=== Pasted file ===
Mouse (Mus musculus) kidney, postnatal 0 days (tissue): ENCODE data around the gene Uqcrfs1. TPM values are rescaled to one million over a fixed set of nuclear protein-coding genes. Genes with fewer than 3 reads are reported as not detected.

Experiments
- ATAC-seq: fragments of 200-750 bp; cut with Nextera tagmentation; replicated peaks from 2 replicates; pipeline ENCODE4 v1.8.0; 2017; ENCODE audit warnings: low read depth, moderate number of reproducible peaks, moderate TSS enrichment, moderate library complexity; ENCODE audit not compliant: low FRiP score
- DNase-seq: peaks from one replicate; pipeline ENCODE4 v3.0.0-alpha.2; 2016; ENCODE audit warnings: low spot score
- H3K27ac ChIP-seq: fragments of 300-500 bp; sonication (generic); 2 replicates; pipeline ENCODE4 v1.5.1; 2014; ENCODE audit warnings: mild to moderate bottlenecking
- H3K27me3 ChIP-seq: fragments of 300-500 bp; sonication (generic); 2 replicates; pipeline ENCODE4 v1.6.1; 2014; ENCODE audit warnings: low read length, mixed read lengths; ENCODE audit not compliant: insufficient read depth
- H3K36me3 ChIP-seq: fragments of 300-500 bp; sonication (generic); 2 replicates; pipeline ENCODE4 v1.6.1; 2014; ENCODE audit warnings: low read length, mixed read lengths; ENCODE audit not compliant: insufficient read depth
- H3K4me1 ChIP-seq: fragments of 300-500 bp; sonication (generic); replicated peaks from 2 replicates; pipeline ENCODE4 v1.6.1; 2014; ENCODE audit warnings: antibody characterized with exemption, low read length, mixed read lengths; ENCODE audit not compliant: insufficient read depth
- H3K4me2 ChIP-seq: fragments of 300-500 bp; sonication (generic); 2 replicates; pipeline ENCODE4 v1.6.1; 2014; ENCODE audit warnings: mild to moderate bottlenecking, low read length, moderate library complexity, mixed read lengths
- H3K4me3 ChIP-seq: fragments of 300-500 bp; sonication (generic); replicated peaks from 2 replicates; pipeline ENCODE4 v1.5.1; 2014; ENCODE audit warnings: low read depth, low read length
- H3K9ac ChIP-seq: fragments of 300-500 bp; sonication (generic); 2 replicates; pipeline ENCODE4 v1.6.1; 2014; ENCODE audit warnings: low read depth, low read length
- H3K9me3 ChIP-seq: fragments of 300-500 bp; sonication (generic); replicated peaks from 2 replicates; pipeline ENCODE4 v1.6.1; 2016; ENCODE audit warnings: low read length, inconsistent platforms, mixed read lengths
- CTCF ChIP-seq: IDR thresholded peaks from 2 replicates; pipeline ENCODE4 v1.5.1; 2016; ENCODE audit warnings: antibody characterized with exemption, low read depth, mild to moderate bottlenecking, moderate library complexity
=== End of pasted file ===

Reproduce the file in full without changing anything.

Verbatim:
Mouse (Mus musculus) kidney, postnatal 0 days (tissue): ENCODE data around the gene Uqcrfs1. TPM values are rescaled to one million over a fixed set of nuclear protein-coding genes. Genes with fewer than 3 reads are reported as not detected.

Experiments
- ATAC-seq: fragments of 200-750 bp; cut with Nextera tagmentation; replicated peaks from 2 replicates; pipeline ENCODE4 v1.8.0; 2017; ENCODE audit warnings: low read depth, moderate number of reproducible peaks, moderate TSS enrichment, moderate library complexity; ENCODE audit not compliant: low FRiP score
- DNase-seq: peaks from one replicate; pipeline ENCODE4 v3.0.0-alpha.2; 2016; ENCODE audit warnings: low spot score
- H3K27ac ChIP-seq: fragments of 300-500 bp; sonication (generic); 2 replicates; pipeline ENCODE4 v1.5.1; 2014; ENCODE audit warnings: mild to moderate bottlenecking
- H3K27me3 ChIP-seq: fragments of 300-500 bp; sonication (generic); 2 replicates; pipeline ENCODE4 v1.6.1; 2014; ENCODE audit warnings: low read length, mixed read lengths; ENCODE audit not compliant: insufficient read depth
- H3K36me3 ChIP-seq: fragments of 300-500 bp; sonication (generic); 2 replicates; pipeline ENCODE4 v1.6.1; 2014; ENCODE audit warnings: low read length, mixed read lengths; ENCODE audit not compliant: insufficient read depth
- H3K4me1 ChIP-seq: fragments of 300-500 bp; sonication (generic); replicated peaks from 2 replicates; pipeline ENCODE4 v1.6.1; 2014; ENCODE audit warnings: antibody characterized with exemption, low read length, mixed read lengths; ENCODE audit not compliant: insufficient read depth
- H3K4me2 ChIP-seq: fragments of 300-500 bp; sonication (generic); 2 replicates; pipeline ENCODE4 v1.6.1; 2014; ENCODE audit warnings: mild to moderate bottlenecking, low read length, moderate library complexity, mixed read lengths
- H3K4me3 ChIP-seq: fragments of 300-500 bp; sonication (generic); replicated peaks from 2 replicates; pipeline ENCODE4 v1.5.1; 2014; ENCODE audit warnings: low read depth, low read length
- H3K9ac ChIP-seq: fragments of 300-500 bp; sonication (generic); 2 replicates; pipeline ENCODE4 v1.6.1; 2014; ENCODE audit warnings: low read depth, low read length
- H3K9me3 ChIP-seq: fragments of 300-500 bp; sonication (generic); replicated peaks from 2 replicates; pipeline ENCODE4 v1.6.1; 2016; ENCODE audit warnings: low read length, inconsistent platforms, mixed read lengths
- CTCF ChIP-seq: IDR thresholded peaks from 2 replicates; pipeline ENCODE4 v1.5.1; 2016; ENCODE audit warnings: antibody characterized with exemption, low read depth, mild to moderate bottlenecking, moderate library complexity